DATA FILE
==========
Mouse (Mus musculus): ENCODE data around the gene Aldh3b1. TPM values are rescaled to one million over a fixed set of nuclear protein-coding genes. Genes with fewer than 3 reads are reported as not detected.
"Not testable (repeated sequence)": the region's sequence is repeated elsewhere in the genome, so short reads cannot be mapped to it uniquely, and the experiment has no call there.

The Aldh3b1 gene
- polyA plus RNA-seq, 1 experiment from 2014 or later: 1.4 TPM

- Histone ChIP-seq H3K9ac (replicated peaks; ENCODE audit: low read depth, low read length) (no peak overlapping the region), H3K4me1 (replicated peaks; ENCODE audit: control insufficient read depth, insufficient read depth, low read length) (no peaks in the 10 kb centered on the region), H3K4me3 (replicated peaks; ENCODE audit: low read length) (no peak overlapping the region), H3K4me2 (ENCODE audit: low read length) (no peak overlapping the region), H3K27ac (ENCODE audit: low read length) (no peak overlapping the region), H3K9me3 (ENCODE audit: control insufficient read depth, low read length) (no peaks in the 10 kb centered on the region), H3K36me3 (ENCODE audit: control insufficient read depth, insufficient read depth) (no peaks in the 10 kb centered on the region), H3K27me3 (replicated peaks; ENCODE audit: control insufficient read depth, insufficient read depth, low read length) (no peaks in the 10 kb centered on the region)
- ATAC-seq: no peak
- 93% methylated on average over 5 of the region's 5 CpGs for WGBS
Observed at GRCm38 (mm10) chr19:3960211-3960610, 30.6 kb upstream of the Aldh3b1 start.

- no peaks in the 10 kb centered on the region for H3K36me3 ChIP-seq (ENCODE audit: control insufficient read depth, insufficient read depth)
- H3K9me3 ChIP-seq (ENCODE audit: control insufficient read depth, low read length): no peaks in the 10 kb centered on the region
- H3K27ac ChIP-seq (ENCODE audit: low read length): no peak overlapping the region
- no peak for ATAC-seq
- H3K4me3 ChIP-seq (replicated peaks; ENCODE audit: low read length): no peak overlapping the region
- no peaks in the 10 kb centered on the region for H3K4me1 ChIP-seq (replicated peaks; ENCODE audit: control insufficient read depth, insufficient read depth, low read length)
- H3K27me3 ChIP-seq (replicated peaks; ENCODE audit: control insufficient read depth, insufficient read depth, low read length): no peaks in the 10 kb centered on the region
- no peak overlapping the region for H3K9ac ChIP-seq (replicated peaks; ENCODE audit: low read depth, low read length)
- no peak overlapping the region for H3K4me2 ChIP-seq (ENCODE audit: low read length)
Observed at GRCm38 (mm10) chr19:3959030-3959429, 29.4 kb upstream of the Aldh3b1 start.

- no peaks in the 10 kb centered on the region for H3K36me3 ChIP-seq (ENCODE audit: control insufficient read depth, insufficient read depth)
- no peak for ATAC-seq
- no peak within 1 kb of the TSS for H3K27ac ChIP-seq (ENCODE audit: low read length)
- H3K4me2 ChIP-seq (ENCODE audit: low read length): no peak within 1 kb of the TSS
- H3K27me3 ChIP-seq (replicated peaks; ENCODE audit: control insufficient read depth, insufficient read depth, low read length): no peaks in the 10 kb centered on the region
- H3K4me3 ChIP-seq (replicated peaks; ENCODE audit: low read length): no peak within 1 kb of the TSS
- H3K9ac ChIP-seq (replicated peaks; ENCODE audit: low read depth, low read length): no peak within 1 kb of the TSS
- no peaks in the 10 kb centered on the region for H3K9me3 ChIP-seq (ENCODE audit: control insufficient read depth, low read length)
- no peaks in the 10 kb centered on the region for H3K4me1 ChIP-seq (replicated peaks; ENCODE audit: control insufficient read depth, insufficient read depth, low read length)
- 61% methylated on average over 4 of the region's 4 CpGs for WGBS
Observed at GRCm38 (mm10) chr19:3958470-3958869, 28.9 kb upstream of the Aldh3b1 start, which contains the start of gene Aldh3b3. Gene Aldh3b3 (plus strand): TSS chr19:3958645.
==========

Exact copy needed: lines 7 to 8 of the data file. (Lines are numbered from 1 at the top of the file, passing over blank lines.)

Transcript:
- 93% methylated on average over 5 of the region's 5 CpGs for WGBS
Observed at GRCm38 (mm10) chr19:3960211-3960610, 30.6 kb upstream of the Aldh3b1 start.